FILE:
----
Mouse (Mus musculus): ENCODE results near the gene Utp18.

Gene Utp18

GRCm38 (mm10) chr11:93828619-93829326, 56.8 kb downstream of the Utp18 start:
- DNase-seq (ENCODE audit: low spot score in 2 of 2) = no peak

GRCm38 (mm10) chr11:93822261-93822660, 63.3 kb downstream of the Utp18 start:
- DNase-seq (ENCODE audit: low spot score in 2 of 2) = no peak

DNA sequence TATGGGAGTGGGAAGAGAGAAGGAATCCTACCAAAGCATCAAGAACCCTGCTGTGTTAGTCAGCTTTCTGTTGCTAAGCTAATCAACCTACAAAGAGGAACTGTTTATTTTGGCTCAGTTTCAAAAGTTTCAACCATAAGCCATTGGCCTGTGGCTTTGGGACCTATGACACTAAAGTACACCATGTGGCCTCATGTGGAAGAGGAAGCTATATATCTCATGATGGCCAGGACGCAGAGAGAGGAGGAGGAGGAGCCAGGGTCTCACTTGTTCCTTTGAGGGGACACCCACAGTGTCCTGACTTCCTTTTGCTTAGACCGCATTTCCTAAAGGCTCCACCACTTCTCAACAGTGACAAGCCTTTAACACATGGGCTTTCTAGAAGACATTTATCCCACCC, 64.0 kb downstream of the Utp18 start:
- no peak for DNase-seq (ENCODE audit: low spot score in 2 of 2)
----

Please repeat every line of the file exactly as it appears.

Mouse (Mus musculus): ENCODE results near the gene Utp18.

Gene Utp18

GRCm38 (mm10) chr11:93828619-93829326, 56.8 kb downstream of the Utp18 start:
- DNase-seq (ENCODE audit: low spot score in 2 of 2) = no peak

GRCm38 (mm10) chr11:93822261-93822660, 63.3 kb downstream of the Utp18 start:
- DNase-seq (ENCODE audit: low spot score in 2 of 2) = no peak

DNA sequence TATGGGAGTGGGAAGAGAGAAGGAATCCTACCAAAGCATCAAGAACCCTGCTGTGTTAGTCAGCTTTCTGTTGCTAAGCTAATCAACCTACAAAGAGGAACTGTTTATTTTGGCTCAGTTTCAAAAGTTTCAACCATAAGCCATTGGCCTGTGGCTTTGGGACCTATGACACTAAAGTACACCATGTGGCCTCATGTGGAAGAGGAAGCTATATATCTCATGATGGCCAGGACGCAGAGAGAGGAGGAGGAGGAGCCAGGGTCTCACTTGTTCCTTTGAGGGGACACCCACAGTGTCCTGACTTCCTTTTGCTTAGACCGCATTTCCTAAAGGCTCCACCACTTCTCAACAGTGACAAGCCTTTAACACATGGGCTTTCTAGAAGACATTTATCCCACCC, 64.0 kb downstream of the Utp18 start:
- no peak for DNase-seq (ENCODE audit: low spot score in 2 of 2)